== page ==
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End Of Season Strength Testing

Abe Maynard on April 1st, 2022

As the season comes to an end, it’s easy to lose sight of your training purpose. Gym membership utilization trends down and skiers begin to dust off their mountain bikes and hiking shoes in anticipation of spring. Why think about training? The season is over right? Wrong. 


The month of April presents skiers with perhaps the most crucial training window of the season.  It’s the only time of year that you’re coming fresh off your winter ski volume where you should technically be in the best “ski-shape” of the year.  Hopefully you’ve been skiing constantly and maintaining your training output to support the demands of the season.  This means that your strength training should be in a complementary groove that, by design, blends your individual needs on the hill with your individual strength and conditioning.  Because of this, it’s the perfect time of year to get some crucial numbers.  These numbers will can guide your summer training but more importantly they give you a reference point for the beginning of next season. 


Let’s say that currently you’re skiing five days a week, you can deadlift your bodyweight for ten reps and you can run a mile at a 9:30 pace.  That’s extremely useful information to consider when your’e preparing for the next season because you know that no matter what happens this summer, you can be at end-of-season shape next November so long as you maintain these numbers. 


Knowing where your strength, conditioning, and endurance stand today will be the most important piece of information when you’re deciding what to do next year.  Whenever you’re wondering if you should bike more, run more, lift more, all you have to do is re-test your numbers in July and September to see how close you are.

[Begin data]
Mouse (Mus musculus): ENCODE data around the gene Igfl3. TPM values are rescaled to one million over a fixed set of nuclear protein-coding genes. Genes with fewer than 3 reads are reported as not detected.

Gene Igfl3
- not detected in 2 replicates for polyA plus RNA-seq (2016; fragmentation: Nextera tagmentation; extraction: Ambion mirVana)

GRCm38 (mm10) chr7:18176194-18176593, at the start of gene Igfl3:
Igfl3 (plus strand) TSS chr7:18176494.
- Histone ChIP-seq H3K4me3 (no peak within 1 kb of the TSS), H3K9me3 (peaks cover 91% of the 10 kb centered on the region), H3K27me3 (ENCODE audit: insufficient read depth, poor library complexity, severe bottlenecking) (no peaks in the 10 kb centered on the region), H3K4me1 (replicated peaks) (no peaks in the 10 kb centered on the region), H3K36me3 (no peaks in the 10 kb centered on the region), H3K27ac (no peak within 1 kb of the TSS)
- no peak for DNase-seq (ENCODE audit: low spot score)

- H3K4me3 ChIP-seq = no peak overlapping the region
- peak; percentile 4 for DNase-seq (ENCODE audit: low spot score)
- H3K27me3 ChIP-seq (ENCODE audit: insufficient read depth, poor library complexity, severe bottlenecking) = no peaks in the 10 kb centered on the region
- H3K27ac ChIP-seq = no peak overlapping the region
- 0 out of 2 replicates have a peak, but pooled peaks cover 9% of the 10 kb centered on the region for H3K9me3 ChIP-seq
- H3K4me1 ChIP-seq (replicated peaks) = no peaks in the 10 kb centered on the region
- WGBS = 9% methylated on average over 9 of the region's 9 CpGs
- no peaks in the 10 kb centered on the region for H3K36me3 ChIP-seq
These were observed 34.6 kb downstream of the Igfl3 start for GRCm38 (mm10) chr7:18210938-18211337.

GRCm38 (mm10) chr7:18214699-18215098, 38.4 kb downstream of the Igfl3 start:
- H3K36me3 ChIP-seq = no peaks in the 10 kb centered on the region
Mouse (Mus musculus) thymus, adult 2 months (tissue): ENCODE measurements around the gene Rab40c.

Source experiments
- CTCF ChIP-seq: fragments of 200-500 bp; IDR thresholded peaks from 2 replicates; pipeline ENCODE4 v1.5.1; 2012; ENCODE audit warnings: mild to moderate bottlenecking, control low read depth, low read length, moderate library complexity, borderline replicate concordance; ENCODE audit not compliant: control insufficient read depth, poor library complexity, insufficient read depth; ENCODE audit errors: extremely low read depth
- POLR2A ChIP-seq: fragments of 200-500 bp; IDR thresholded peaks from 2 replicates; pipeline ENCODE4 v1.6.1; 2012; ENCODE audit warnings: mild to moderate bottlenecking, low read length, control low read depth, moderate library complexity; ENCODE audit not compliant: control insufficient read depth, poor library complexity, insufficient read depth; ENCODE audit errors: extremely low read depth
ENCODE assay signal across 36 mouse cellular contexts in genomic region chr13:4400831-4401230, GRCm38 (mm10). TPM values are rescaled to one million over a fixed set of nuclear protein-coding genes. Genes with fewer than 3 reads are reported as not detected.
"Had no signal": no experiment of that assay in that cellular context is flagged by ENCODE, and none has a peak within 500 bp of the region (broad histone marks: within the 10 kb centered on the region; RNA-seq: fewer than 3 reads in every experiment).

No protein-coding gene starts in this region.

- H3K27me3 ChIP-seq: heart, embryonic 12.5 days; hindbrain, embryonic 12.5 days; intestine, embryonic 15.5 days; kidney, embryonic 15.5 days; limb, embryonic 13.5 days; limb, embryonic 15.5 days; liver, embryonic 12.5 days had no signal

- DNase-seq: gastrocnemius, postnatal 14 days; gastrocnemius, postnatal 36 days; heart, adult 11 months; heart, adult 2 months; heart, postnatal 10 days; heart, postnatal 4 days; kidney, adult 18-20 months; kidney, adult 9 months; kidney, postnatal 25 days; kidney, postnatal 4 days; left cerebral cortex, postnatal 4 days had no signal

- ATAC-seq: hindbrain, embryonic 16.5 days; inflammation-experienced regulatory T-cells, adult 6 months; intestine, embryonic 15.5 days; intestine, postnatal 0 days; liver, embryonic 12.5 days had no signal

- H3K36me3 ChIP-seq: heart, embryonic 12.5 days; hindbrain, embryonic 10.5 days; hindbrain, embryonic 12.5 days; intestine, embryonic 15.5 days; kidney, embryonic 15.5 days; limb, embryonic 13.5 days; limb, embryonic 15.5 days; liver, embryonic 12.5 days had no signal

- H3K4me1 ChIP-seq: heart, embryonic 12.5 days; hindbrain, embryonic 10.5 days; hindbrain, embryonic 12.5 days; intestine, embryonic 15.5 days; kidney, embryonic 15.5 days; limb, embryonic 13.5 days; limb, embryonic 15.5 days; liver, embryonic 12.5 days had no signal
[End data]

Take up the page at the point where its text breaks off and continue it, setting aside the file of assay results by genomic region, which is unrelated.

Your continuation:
Of course, this all begs the question: What should I test?


Outlined below are valuable strength and conditioning metrics that you should pursue in the next month.  Ultimately you should gather this information and save it in your gym, on your phone, or in a notebook for easy reference mid-summer.


The Numbers:


To test anything, you need to warm up properly for that specific test.  If you’re going to test your mile time, don’t warm up your deadlift and vice versa.  For any lift, I recommend planning enough time to run through your lift-specific warm up which includes foam rolling and muscle priming, then slowly build through the exercise until you’re confidently within striking distance of your maximal effort. 


I also don’t recommend testing a 1 rep max (1RM) unless you’re a seasoned lifter and have a precise estimate of where your lift might be.  For everyone else, use a 3 or 5 rep max and then find your estimated 1RM by using this calculator. It’s free and easy.



(1) 1 Mile Run:


A great assessment of baseline cardiovascular conditioning. No ski run will be longer than the time it takes you to run a mile so this will always function as an easily replicable and useful metric.



Using a watch, Strava, or another timer, find a track or flat trail that has minimal elevation, stops, or obstructions.  Choose something that’s easy to access which you can use again throughout the summer and fall.  On a single attempt, record your mile pace.

(2) 60 Second Lateral Box Jump: